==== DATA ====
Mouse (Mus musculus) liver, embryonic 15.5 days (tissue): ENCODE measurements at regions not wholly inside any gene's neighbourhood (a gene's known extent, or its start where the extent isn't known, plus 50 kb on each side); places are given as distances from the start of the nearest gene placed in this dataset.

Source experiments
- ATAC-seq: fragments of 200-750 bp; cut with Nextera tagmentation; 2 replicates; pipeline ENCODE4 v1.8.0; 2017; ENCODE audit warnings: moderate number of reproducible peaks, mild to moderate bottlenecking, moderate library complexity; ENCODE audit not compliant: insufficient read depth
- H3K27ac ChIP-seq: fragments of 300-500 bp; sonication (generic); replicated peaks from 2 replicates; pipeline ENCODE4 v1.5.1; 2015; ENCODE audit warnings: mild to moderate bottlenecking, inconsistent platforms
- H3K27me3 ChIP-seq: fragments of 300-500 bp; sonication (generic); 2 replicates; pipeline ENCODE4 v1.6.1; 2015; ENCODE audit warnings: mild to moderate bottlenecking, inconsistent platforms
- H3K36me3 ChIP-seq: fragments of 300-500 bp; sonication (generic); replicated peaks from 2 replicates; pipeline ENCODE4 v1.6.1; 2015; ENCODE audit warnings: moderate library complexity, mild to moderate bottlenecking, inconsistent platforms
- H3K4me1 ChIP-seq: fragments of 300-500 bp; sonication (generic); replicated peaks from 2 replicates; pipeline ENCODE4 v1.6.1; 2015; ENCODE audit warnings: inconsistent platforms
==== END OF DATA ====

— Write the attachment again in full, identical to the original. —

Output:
Mouse (Mus musculus) liver, embryonic 15.5 days (tissue): ENCODE measurements at regions not wholly inside any gene's neighbourhood (a gene's known extent, or its start where the extent isn't known, plus 50 kb on each side); places are given as distances from the start of the nearest gene placed in this dataset.

Source experiments
- ATAC-seq: fragments of 200-750 bp; cut with Nextera tagmentation; 2 replicates; pipeline ENCODE4 v1.8.0; 2017; ENCODE audit warnings: moderate number of reproducible peaks, mild to moderate bottlenecking, moderate library complexity; ENCODE audit not compliant: insufficient read depth
- H3K27ac ChIP-seq: fragments of 300-500 bp; sonication (generic); replicated peaks from 2 replicates; pipeline ENCODE4 v1.5.1; 2015; ENCODE audit warnings: mild to moderate bottlenecking, inconsistent platforms
- H3K27me3 ChIP-seq: fragments of 300-500 bp; sonication (generic); 2 replicates; pipeline ENCODE4 v1.6.1; 2015; ENCODE audit warnings: mild to moderate bottlenecking, inconsistent platforms
- H3K36me3 ChIP-seq: fragments of 300-500 bp; sonication (generic); replicated peaks from 2 replicates; pipeline ENCODE4 v1.6.1; 2015; ENCODE audit warnings: moderate library complexity, mild to moderate bottlenecking, inconsistent platforms
- H3K4me1 ChIP-seq: fragments of 300-500 bp; sonication (generic); replicated peaks from 2 replicates; pipeline ENCODE4 v1.6.1; 2015; ENCODE audit warnings: inconsistent platforms